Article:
Life in the Marketplace of Ideas
Palin Enragement Syndrome
The fight over Sarah Palin is about a lot more than Sarah Palin. It’s about what America means. It’s about what things are truly good and trustworthy. It’s about the worldview and the values that will guide our government and society.
Neither the ferocious outpouring of hatred and derision she has received from the Left, nor the enthusiastic support she has received from the populist ranks of the Right, is caused by her actual record. Many of my liberal friends, whose contempt for Palin outstrips even the contempt they felt for George W. Bush, know little of her record. And half of what they know is wrong, as election-season falsehoods and exaggerations have hardened into “fact” in the minds of Palin’s cultured despisers. And many of my fellow conservatives know more about Barack Obama’s record than they know about Sarah Palin’s.
That’s for good reason. It’s not really about her past. Neither is it about her policies. Her conservative stances are a necessary but not sufficient explanation for why the Right loves and the Left loathes her. Many others who defend the same policies evoke nowhere near the same reaction.
Why, then, does every Sarah Palin item at the Huffington Post fill up with thousands or tens of thousands of hateful comments? Why have we seen, ever since she appeared on the national scene, articles like, “Why They Hate Her,” “Why They Hate Sarah Palin,” “Why Some Women Hate Sarah Palin,” “Why Elite Women Hate Sarah Palin,” “Why Feminists Hate Sarah Palin,” “Why Do Liberals Hate Sarah Palin,” “Why Jews Hate Palin,” “Why Do Jews Hate Sarah Palin So Much,” and even “Americans Hate Sarah Palin”? Why do we find “Hate Sarah Palin Days” at The View and t-shirts professing hatred for Palin and not for Bobby Jindal? The mere sight of her is enough to raise the hackles of most progressives, and the recent success of her daughter on Dancing with the Stars drove many to fits of apoplexy.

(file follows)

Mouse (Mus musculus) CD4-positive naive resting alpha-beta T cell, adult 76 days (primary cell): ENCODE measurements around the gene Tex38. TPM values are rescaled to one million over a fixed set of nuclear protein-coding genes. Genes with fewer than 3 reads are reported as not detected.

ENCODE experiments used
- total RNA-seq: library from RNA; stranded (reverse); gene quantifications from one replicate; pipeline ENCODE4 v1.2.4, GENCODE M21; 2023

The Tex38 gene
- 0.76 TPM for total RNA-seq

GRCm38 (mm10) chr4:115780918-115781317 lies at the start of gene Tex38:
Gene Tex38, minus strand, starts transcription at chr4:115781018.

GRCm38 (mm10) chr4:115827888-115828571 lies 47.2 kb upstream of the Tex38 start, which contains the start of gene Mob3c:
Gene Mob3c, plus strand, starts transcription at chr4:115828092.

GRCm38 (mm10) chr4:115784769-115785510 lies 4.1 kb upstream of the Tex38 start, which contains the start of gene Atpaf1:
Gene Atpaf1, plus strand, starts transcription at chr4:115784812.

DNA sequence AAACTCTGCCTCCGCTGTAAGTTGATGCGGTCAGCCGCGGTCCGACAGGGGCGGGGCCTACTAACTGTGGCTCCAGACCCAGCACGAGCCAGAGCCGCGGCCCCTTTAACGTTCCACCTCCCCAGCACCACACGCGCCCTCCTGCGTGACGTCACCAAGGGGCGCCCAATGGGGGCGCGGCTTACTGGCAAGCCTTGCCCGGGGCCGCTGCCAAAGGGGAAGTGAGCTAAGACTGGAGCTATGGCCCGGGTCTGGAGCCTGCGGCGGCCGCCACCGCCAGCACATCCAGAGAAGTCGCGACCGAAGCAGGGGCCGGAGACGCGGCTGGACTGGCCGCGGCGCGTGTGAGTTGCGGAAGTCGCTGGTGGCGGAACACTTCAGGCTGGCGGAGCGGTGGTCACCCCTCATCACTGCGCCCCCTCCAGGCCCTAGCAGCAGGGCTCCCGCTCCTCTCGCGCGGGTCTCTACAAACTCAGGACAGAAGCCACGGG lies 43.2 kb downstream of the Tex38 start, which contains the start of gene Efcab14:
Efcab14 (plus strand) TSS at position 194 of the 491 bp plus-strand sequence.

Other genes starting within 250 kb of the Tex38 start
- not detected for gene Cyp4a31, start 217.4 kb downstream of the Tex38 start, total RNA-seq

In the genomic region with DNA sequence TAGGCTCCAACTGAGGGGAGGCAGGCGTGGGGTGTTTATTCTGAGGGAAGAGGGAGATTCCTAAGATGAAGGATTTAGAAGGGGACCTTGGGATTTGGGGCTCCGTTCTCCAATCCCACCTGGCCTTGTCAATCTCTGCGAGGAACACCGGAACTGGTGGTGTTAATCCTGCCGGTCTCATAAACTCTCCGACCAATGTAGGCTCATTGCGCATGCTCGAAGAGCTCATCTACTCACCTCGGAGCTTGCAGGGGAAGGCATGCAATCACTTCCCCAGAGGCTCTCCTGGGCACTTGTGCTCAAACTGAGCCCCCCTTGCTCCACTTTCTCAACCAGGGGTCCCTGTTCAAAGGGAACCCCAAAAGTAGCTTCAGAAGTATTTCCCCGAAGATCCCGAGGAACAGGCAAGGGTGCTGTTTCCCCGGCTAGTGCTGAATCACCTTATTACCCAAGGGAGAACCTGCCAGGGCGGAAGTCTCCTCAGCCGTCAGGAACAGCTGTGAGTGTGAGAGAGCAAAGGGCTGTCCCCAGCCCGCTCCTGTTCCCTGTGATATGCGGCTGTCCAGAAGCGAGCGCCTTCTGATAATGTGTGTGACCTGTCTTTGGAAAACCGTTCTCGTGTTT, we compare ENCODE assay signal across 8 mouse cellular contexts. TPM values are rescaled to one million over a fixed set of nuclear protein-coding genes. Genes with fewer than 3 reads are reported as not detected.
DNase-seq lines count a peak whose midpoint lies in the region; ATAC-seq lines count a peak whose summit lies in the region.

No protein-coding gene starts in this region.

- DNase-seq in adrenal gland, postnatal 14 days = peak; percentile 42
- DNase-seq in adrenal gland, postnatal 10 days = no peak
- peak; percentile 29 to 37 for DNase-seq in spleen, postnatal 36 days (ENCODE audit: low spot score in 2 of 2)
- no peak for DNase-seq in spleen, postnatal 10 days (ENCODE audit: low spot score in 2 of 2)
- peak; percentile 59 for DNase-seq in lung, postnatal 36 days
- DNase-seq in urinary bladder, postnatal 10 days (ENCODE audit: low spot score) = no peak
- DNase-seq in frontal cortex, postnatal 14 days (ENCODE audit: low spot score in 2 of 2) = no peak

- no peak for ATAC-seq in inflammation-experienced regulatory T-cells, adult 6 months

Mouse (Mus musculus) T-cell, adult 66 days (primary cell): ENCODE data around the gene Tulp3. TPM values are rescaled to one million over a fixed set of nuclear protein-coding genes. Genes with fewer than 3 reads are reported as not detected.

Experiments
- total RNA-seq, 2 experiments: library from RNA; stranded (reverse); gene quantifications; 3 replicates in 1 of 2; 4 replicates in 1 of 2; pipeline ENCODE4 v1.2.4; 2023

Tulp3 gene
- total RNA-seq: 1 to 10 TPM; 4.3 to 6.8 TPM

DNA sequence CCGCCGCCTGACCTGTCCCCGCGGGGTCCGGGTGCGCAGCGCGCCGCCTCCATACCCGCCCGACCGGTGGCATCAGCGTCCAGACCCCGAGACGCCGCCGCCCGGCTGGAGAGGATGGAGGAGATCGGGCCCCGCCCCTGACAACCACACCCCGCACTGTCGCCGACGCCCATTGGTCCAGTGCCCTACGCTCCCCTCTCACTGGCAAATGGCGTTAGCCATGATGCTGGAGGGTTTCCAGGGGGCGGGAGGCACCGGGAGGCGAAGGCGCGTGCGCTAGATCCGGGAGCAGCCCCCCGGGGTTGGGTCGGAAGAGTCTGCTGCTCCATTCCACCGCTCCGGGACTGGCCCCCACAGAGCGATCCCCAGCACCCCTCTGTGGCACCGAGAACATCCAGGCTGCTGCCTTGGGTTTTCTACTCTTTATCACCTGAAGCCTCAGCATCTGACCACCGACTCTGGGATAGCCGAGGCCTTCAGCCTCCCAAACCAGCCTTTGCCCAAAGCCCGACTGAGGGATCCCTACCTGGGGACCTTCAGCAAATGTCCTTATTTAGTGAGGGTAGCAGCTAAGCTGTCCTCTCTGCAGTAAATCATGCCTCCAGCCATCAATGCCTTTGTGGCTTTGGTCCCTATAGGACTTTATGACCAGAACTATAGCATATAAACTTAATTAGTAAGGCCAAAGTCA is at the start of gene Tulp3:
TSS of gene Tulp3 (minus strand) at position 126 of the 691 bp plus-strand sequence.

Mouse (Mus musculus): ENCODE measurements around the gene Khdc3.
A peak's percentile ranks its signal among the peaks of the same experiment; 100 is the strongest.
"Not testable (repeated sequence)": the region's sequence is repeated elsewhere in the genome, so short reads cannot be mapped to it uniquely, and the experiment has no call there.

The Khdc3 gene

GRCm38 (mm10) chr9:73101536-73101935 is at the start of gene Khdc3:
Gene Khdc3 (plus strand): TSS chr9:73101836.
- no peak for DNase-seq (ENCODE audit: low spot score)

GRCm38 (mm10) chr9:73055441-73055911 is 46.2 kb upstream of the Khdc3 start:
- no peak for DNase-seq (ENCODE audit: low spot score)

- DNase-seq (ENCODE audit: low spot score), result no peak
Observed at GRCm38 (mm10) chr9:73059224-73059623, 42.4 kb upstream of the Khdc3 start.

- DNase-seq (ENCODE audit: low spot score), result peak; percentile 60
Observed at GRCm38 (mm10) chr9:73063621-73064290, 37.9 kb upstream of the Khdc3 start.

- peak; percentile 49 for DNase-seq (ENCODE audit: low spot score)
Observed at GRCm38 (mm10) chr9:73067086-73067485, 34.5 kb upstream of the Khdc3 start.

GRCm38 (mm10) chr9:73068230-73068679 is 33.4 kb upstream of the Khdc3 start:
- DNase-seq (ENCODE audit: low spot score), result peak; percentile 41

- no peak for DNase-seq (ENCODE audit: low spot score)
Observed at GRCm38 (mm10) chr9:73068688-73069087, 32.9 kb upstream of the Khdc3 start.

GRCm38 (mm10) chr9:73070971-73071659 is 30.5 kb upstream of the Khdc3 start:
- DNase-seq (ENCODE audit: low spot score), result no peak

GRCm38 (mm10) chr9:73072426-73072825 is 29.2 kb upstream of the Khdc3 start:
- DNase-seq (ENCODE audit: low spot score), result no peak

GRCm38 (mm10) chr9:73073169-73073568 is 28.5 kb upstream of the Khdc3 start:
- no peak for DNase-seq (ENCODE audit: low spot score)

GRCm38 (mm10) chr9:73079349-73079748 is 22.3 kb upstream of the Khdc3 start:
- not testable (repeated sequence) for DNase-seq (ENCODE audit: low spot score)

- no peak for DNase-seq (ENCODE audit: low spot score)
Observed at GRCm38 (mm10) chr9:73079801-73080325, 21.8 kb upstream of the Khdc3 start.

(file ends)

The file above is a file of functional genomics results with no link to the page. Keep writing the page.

Timothy Dalrymple is the CEO and Chief Creative Officer of Polymath Innovations, a strategic storytelling agency that advances the good with visionary organizations and brands. He leads a unique team of communicators from around North America and across the creative spectrum, serving mission-driven businesses and nonprofits who need a partner to amplify their voice and good works.
Once a world-class gymnast whose career ended with a broken neck, Tim channeled his passions for faith and storytelling into his role as VP of Business Development for Patheos, helping to launch and grow the network into the world's largest religion website. He holds a Ph.D. in Religion from Harvard's Graduate School of Arts and Sciences. Tim blogs at Philosophical Fragments.